On March 15, 2021, in the case of Pozniak v. Shwartsman, the U.S. District Court for the EDNY ordered a minor child to be returned to Israel under the Hague Abduction Convention. Ms. Pozniak (a Ukrainian national) and Mr. Shwartsman are unmarried parents to one 9-year-old child, SP. During the first few years of SP’s life, the family moved between Ukraine and Israel, until about 2014, at which time the family settled in Israel, sometimes under the same roof, and, at other times, not. Mr. Shwartsman traveled with SP a few times to New York City. The parents had no formal custody agreement, but worked together to ensure access between SP and both parents. In July 2019, Mr. Shwartsman traveled to NYC with SP. At trial, the parents disagreed as to the length of the trip, with Mr. Shwartsman arguing it was meant to be indefinite. Ms. Pozniak argued that she agreed that SP return no later than September 1st for school, but that date ultimately was moved back, later and later, by Mr. Shwartsman. In or about November 2019, Ms. Pozniak noticed a difference in SP’s demeanor when he talked to her. In March 2020, she received a family court filing from Queens County NY Family Court (the proceedings of which are stayed pending the resolution of the Hague Abduction return petition).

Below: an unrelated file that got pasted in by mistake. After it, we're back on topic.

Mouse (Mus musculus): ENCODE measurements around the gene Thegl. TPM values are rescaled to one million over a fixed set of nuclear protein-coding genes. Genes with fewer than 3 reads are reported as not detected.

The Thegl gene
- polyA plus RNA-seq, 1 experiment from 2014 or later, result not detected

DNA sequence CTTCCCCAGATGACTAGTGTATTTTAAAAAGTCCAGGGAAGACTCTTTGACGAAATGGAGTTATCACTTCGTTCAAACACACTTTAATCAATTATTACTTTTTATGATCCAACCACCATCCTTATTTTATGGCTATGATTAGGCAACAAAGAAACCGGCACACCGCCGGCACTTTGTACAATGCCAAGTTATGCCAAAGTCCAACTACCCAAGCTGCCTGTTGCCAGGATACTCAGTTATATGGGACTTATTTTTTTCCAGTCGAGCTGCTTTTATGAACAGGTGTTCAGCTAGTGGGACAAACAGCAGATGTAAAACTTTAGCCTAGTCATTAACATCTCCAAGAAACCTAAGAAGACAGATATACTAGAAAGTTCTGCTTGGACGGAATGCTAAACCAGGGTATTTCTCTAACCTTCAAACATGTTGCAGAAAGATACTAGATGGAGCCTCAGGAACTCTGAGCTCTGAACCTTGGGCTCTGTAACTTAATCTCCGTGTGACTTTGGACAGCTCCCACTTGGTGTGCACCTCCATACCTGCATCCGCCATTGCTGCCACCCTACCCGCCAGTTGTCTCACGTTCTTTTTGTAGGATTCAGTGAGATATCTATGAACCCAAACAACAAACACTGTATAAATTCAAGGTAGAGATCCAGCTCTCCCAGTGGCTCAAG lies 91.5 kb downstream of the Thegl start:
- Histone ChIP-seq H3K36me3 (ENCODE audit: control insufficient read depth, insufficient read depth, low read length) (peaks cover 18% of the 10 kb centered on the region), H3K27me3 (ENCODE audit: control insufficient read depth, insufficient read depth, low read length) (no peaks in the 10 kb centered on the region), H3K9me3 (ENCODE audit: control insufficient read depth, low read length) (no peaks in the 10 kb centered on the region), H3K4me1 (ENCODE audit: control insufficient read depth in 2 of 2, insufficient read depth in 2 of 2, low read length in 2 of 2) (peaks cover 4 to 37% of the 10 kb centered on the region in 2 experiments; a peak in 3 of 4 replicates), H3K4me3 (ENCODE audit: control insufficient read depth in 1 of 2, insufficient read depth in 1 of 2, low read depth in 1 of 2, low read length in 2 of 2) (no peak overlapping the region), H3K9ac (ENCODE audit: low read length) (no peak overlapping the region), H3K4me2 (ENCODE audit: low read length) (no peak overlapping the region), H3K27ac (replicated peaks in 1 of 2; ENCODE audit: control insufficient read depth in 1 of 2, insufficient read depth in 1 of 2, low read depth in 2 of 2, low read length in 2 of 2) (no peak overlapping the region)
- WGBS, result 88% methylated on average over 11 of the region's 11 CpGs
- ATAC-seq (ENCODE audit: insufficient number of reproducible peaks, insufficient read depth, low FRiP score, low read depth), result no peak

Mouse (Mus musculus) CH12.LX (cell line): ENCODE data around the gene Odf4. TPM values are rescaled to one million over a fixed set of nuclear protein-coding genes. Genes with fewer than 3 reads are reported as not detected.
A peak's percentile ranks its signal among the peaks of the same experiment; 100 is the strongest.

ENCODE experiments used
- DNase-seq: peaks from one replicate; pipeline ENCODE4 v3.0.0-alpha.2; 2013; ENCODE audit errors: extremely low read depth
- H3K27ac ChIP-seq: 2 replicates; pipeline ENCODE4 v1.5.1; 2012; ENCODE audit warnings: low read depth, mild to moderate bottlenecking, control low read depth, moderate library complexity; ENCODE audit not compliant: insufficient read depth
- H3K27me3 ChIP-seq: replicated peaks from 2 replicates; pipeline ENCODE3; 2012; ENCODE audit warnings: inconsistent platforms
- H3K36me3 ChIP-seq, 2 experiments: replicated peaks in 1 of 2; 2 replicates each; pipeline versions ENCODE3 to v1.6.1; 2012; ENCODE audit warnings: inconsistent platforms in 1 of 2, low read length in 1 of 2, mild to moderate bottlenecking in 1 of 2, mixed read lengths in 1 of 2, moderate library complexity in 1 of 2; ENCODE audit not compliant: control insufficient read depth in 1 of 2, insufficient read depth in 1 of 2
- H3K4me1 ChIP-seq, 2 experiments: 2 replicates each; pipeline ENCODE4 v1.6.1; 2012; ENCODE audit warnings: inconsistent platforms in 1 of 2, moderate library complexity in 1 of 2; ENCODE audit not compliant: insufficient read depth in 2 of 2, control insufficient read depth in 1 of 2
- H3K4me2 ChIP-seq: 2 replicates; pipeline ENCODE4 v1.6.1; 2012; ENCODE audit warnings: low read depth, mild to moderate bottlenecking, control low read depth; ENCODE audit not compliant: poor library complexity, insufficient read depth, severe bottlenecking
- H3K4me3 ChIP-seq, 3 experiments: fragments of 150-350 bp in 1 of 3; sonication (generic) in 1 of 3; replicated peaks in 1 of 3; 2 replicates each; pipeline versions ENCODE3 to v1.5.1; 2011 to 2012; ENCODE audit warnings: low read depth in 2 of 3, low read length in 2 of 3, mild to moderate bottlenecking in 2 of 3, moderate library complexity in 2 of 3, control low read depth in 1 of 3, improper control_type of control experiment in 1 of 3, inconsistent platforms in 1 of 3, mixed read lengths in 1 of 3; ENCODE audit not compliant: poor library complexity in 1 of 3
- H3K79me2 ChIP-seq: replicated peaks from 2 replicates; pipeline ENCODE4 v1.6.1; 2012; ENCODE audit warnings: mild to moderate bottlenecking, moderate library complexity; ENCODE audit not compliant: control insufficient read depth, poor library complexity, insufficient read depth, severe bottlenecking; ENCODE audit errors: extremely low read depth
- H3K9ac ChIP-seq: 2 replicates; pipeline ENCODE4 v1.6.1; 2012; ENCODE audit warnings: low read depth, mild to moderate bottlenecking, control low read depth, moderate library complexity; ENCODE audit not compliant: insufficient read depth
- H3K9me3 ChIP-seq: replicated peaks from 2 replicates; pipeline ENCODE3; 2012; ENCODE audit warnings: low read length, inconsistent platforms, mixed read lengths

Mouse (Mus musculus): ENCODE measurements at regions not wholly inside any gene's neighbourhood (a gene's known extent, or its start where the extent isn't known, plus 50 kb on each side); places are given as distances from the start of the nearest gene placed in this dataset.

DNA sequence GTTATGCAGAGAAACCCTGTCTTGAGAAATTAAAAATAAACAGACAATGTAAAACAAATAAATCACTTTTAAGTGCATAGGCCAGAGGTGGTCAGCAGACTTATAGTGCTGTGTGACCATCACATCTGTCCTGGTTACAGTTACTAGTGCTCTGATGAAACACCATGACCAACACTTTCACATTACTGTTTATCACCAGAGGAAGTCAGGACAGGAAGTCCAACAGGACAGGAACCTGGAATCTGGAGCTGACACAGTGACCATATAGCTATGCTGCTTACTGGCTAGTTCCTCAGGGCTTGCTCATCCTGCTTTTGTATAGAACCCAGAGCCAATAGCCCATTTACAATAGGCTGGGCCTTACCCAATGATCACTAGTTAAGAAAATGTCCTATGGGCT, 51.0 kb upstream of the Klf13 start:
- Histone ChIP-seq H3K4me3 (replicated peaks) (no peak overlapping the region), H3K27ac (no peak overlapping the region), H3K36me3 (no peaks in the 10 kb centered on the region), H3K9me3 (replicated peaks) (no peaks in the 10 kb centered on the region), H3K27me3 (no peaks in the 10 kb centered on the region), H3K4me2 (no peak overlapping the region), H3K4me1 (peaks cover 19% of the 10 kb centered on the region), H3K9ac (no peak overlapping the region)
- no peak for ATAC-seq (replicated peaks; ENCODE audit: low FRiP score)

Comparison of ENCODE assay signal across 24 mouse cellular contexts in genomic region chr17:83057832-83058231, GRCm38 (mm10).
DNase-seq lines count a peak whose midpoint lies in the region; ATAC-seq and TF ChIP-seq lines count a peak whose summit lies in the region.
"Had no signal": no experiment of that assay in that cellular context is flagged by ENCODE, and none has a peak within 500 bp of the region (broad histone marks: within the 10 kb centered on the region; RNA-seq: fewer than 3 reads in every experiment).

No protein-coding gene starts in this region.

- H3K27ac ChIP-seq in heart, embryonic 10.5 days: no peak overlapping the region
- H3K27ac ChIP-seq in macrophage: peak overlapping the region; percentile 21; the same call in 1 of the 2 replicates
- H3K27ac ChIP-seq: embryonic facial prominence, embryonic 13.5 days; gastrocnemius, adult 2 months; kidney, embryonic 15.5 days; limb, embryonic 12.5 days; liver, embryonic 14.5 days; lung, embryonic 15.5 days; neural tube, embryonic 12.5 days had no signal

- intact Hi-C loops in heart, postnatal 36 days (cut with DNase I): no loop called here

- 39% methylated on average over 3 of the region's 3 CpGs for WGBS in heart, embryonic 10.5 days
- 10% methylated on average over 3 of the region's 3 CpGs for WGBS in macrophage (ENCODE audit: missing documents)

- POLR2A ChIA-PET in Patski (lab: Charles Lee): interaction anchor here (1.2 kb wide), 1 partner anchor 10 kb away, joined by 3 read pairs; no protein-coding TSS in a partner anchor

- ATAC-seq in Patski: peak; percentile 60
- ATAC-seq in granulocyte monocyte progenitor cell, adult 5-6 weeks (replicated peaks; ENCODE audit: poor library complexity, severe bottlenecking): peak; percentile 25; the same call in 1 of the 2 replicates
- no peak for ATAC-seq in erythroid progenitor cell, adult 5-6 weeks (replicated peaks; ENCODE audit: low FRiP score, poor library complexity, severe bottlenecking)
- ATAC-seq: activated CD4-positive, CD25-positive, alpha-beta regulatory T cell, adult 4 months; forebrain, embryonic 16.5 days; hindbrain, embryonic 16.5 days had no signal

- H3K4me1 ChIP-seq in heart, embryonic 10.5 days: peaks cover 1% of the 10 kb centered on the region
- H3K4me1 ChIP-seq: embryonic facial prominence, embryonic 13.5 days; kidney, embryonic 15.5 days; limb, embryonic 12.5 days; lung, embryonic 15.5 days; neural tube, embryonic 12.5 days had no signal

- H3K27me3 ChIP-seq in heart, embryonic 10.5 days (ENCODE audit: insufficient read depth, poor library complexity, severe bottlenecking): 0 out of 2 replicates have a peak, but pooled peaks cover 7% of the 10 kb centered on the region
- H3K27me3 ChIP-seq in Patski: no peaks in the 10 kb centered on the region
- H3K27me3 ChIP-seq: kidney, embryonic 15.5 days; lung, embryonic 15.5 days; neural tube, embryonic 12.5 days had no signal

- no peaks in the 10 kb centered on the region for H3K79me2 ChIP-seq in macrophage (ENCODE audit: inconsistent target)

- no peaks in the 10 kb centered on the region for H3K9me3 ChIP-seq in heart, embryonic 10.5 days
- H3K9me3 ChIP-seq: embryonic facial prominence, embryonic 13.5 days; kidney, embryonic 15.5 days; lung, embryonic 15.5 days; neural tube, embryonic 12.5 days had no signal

While Mr. Shwartsman made two other arguments, this blog will focus on his grave risk exception argument. He specifically argued two points: returning SP would put him in psychological harm, and there is a grave risk in that SP’s mother is at risk of being deported to Ukraine. Judge Donnelly found neither argument persuasive. Mr. Shwartsman called the minor child’s treating therapist to testify that the child felt “depersonalized” and “out of control” around his mother, and may suffer from emotional and behavioral stressors that were beyond his coping skills if returned. The basis of her opinion came from meetings with Mr. Shwartsman, his wife, and the child as part of a therapeutic treatment process. Ms. Pozniak’s expert pointed out that this was far from a forensic evaluation, was not dispassionate, impartial or objective, and did not follow the guidelines promulgated by the Association of Family and Conciliation Courts. The limitations of Father’s expert were severe and her report was flawed. In addition, Mr. Shwartsman did not provide sufficient evidence that Ms. Pozniak, who had been living in Israel since 2014, and had filed for a humanitarian visa in Israel, was at risk of being deported.